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We all know the adage about optimists seeing the glass half full versus pessimists seeing the glass half empty, but does your perspective of the world really make a difference in your everyday life? Not only is the answer YES, but pessimism is a sure fire way of building blockages—not bridges—along our road to a resilient life.

Every day we have numerous instances where things don’t happen according to plan, from not getting an important phone call, to losing your temper, or not getting a promotion at work. How we interpret these events has a significant impact on the stories we tell ourselves and our level of hope for the future.

Let’s look at the 3 P’s of Pessimism— Pessimists tend to take it personally, view it as permanent and make it pervasive.

Here are two examples…

You were hoping to get a promotion at work and just learned a co-worker got the position.

  • A pessimist takes it personally~ “What is wrong with me? After all the good work I’ve done, why am I not good enough for a management position?”
  • A pessimist views it as permanent~ “There is never going to be an opportunity like this again, I’ll never get ahead here, the management is always making bad decisions.”
  • A pessimist makes it pervasive~ “I must not be doing well in my current job. Why do these things always happen to me? So much for my plans to buy a new car and go on a family camping trip!”

You just found out a friend of yours is having a party and you weren’t invited.

  • A pessimist takes it personally~ “I knew Mary didn’t really like me. I just don’t fit in.”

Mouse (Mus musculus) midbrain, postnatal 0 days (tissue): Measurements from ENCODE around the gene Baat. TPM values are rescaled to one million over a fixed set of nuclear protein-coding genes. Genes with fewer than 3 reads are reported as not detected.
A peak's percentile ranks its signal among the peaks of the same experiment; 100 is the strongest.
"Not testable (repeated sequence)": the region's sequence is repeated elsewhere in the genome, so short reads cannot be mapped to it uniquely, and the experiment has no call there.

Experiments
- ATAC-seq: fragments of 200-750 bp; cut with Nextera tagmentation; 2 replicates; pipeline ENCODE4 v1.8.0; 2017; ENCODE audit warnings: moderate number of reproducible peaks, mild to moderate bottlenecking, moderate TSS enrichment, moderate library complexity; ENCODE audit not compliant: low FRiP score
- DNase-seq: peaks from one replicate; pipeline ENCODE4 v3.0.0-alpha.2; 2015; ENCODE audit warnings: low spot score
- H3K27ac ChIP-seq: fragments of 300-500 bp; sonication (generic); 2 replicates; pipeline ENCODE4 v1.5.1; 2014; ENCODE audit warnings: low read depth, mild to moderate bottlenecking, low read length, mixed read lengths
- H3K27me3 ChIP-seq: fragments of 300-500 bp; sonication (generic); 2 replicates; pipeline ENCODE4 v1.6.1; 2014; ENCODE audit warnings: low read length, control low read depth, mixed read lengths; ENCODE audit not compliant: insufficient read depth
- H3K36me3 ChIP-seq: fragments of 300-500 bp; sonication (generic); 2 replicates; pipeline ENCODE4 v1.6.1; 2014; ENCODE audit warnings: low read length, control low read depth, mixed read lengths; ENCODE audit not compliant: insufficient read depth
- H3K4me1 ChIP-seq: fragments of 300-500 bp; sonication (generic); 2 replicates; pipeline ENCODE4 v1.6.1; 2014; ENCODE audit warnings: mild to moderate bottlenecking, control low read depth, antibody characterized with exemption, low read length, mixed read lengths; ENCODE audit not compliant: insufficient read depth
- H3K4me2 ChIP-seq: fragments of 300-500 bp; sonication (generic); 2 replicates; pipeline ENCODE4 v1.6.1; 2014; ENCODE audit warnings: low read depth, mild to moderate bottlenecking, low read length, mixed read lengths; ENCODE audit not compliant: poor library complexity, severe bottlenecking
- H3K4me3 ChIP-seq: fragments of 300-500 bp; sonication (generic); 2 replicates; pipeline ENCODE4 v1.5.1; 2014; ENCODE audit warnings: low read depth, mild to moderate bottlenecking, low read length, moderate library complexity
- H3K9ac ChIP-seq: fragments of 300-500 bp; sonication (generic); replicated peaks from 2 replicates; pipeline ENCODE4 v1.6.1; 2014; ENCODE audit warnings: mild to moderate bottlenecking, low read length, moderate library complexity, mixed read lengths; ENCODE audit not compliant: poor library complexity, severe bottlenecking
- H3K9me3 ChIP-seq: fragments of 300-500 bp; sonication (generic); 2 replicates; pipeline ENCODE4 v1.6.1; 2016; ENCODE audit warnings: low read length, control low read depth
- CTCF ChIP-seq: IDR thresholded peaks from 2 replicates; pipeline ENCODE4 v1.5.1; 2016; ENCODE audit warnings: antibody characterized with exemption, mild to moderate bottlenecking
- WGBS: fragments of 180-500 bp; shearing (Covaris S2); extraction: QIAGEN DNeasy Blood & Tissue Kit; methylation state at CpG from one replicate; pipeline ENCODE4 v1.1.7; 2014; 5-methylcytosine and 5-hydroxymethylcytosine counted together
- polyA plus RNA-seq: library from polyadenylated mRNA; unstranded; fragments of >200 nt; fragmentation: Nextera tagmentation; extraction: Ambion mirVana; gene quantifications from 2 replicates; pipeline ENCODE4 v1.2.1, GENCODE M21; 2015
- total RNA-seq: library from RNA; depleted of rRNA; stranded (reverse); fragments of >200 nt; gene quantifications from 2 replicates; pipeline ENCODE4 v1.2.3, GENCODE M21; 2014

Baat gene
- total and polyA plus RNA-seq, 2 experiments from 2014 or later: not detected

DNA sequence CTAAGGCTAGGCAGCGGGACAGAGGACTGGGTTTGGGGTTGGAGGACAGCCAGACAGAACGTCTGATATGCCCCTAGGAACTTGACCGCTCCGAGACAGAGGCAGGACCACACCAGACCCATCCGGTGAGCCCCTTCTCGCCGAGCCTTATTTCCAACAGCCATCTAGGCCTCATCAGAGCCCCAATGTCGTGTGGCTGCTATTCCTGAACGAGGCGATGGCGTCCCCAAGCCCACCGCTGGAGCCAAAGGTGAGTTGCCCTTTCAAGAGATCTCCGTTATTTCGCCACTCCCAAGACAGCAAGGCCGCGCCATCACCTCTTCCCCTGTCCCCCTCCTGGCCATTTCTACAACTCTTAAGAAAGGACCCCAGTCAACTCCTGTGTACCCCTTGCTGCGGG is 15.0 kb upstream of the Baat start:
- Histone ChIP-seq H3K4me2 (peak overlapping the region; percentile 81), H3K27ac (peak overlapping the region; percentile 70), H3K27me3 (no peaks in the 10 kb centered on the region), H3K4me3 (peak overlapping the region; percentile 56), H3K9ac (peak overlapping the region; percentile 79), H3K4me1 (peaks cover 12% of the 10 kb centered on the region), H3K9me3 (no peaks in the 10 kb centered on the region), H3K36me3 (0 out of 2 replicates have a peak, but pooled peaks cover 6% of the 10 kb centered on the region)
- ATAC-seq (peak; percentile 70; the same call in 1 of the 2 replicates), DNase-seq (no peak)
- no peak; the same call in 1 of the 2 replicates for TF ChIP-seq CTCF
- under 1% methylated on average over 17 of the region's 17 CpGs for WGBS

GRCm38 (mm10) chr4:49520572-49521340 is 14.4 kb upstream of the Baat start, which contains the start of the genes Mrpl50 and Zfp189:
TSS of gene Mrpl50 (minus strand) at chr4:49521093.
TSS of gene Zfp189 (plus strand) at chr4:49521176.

• A pessimist views it as permanent~ “Guess I’m down one friendship now and probably others will leave me out too. I’ll never have good friends.”
  • A pessimist makes it pervasive~ “I’ll bet they’ll talk about me too…what a loser I am…folks at work probably feel the same way. How am I going to go to my exercise class tomorrow and face them all?”

Do you see a pattern in these scenarios? The negative self-talk is convincing, expands to become pervasive and limits your perspective. Pessimism pushes people away, which further perpetuates the negativity.

So now let’s take the same examples and see how an optimist may respond.

You were hoping to get a promotion at work and just learned a co-worker got the position.

  • An optimist would not take it personally~ “Hmm, I guess Mary must have been more qualified for the position.”
  • An optimist doesn’t view it as permanent~ “Oh well; there will be other opportunities. I’ll ask to meet with my boss and find out what skills I should develop to advance my career.”
  • An optimist doesn’t make it pervasive~ “At least I enjoy my current position and other aspects of my life are going very well. And maybe this is for the best right now; I’ll have more time to take that class.”

You just found out a friend of yours is having a party and you weren’t invited.

  • An optimist would not take it personally~ “I don’t know Mary that well, she may want just her closest friends sharing her birthday.”
  • An optimist doesn’t view it as permanent~ “This is just one party. I’ll be sure to send her a card and maybe we can make plans to get together the following week. I’d love to see her.”
  • An optimist doesn’t make it pervasive~ “This doesn’t mean I don’t fit in or something’s wrong. And, in reality the time wasn’t good for me, that’s a busy weekend and I promised the kids we would do something fun as a family.”

An optimistic attitude allows us to ask if there is another way to see things…”What else may be true?” Optimism draws others towards us, opens the door for hope, inviting creativity and cognitive flexibility.

And, the best news is that optimism can be learned! The next time you feel all is doom and gloom remind yourself of the 3 P’s—personal, permanent, pervasive—and ask if what you’re telling yourself is true. Bring your focus to what is going well, think of what you have, not what you don’t have.

Full or empty…. your choice.